Taking it a step further, the magic really happens when we can measure what’s happening in the physical world and correlate those sensors with behaviors. This allows users to witness first-hand how their actions have a direct impact on the building operations and its carbon footprint. The key solution for a more sustainable and resilient world requires all digital and all electric net-zero buildings. This approach, which entails buildings becoming self-generating assets, is a formidable path to net-zero operations and has the potential to improve energy efficiency by 40%.
Smart Industry: What role do digital twins play here?
The digital twin is an “evolving” digital profile of the end product or the overall composite system that brings together traditional simulation models with intelligent data and analytics. Digital twins are allowing us to build deeper into the realm of the possible. What if you could validate design before you build, reduce the risk of equipment failure, improve factory operations and energy efficiency?
A digital twin is the enabler. When based on reliable, high-quality data, digital twins enable a range of real-time insights that makes design, commissioning, and implementation easier, while improving productivity and operations across the digital value chain, including the digital customer service experience.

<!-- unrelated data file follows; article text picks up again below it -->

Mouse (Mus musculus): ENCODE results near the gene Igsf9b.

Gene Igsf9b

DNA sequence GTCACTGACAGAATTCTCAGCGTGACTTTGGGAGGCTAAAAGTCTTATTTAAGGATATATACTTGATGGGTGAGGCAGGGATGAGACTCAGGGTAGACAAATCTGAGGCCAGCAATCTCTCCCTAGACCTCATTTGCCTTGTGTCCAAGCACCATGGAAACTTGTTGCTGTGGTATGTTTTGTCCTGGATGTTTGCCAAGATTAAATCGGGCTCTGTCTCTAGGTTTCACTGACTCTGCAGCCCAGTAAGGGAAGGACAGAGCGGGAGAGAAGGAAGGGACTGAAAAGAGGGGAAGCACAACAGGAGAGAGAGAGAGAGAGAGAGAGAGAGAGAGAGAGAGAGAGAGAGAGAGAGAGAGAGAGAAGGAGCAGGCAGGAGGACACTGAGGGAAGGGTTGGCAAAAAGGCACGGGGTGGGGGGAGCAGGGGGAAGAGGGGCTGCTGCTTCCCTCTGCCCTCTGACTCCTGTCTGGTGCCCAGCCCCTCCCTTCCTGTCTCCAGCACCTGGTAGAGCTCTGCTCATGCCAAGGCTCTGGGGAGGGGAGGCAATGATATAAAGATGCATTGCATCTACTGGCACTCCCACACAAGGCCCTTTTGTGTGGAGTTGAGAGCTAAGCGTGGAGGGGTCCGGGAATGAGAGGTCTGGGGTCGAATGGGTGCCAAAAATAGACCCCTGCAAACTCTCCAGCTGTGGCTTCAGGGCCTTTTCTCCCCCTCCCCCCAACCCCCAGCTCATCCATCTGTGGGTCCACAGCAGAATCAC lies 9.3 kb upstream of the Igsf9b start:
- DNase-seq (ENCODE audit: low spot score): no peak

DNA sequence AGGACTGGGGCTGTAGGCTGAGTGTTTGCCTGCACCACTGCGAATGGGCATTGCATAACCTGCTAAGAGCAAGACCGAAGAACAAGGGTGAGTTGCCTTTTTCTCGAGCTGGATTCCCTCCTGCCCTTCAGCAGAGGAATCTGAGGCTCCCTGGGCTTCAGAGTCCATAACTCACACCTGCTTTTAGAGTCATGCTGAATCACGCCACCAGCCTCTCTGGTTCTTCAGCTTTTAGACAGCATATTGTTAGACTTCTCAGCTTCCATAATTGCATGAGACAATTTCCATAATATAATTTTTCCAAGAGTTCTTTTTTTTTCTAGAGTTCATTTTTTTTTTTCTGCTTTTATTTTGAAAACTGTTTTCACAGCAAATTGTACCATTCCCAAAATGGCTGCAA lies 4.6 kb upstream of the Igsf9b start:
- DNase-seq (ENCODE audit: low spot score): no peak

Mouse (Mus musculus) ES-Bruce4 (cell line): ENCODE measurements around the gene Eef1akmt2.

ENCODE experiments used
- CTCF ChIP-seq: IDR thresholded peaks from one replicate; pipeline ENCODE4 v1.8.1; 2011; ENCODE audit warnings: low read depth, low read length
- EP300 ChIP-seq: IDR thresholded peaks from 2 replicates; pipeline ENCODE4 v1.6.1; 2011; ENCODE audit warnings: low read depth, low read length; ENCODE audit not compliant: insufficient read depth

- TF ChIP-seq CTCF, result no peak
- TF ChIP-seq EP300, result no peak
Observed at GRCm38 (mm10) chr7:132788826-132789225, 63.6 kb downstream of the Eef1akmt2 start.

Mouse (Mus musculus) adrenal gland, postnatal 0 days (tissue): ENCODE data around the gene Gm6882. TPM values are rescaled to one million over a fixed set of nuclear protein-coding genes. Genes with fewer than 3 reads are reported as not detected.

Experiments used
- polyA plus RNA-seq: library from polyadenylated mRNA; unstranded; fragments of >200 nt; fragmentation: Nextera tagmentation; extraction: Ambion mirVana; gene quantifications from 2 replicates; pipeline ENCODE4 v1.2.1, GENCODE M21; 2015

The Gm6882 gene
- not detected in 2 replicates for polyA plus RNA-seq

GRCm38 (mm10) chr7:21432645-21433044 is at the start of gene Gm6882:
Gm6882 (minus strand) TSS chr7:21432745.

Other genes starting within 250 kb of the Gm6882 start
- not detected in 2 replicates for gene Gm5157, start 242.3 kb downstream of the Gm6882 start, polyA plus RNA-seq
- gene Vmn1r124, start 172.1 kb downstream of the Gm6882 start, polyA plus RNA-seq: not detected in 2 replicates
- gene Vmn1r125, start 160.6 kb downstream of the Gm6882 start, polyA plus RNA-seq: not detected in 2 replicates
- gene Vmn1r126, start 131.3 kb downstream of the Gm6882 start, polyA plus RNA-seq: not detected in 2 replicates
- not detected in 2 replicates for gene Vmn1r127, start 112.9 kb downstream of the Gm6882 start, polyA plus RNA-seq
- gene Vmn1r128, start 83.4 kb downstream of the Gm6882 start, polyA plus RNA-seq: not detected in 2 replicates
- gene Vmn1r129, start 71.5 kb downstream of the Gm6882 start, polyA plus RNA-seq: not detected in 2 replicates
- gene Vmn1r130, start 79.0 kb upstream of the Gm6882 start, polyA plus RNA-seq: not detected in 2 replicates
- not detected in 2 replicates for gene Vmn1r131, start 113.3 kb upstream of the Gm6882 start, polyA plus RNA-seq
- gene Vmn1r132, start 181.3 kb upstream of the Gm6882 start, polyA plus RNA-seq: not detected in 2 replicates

One main role of digital twins is to design sustainability and efficiency upfront. Digital-twin technology enables facility managers to generate virtual representations that can evaluate the anticipated carbon footprint of the building during the design phase. This approach not only creates a baseline that tracks and updates the building's design to achieve energy and operational efficiencies, but allows the opportunity to design for flexibility and ensure continuous improvement as technology evolves or as the building becomes utilized in new ways. Having the opportunity to adjust your building design ahead of time allows facility managers to really understand all the possibilities and construct against an already pre-optimized building strategy.